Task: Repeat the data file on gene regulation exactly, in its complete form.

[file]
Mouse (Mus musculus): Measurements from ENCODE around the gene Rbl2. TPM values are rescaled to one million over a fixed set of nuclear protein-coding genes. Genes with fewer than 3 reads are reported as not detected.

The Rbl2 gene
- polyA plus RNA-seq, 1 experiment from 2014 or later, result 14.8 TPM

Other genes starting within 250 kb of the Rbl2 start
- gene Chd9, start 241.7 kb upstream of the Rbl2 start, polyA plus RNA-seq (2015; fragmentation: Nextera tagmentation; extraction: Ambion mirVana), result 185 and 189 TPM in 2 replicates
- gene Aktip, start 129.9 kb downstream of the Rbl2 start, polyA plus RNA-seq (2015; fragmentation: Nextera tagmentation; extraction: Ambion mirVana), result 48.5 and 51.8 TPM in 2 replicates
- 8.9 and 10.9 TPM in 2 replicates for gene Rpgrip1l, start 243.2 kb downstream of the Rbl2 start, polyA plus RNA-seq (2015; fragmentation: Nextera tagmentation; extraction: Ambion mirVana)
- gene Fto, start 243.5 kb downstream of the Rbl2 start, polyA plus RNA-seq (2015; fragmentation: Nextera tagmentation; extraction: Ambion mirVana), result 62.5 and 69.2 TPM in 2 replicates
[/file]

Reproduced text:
Mouse (Mus musculus): Measurements from ENCODE around the gene Rbl2. TPM values are rescaled to one million over a fixed set of nuclear protein-coding genes. Genes with fewer than 3 reads are reported as not detected.

The Rbl2 gene
- polyA plus RNA-seq, 1 experiment from 2014 or later, result 14.8 TPM

Other genes starting within 250 kb of the Rbl2 start
- gene Chd9, start 241.7 kb upstream of the Rbl2 start, polyA plus RNA-seq (2015; fragmentation: Nextera tagmentation; extraction: Ambion mirVana), result 185 and 189 TPM in 2 replicates
- gene Aktip, start 129.9 kb downstream of the Rbl2 start, polyA plus RNA-seq (2015; fragmentation: Nextera tagmentation; extraction: Ambion mirVana), result 48.5 and 51.8 TPM in 2 replicates
- 8.9 and 10.9 TPM in 2 replicates for gene Rpgrip1l, start 243.2 kb downstream of the Rbl2 start, polyA plus RNA-seq (2015; fragmentation: Nextera tagmentation; extraction: Ambion mirVana)
- gene Fto, start 243.5 kb downstream of the Rbl2 start, polyA plus RNA-seq (2015; fragmentation: Nextera tagmentation; extraction: Ambion mirVana), result 62.5 and 69.2 TPM in 2 replicates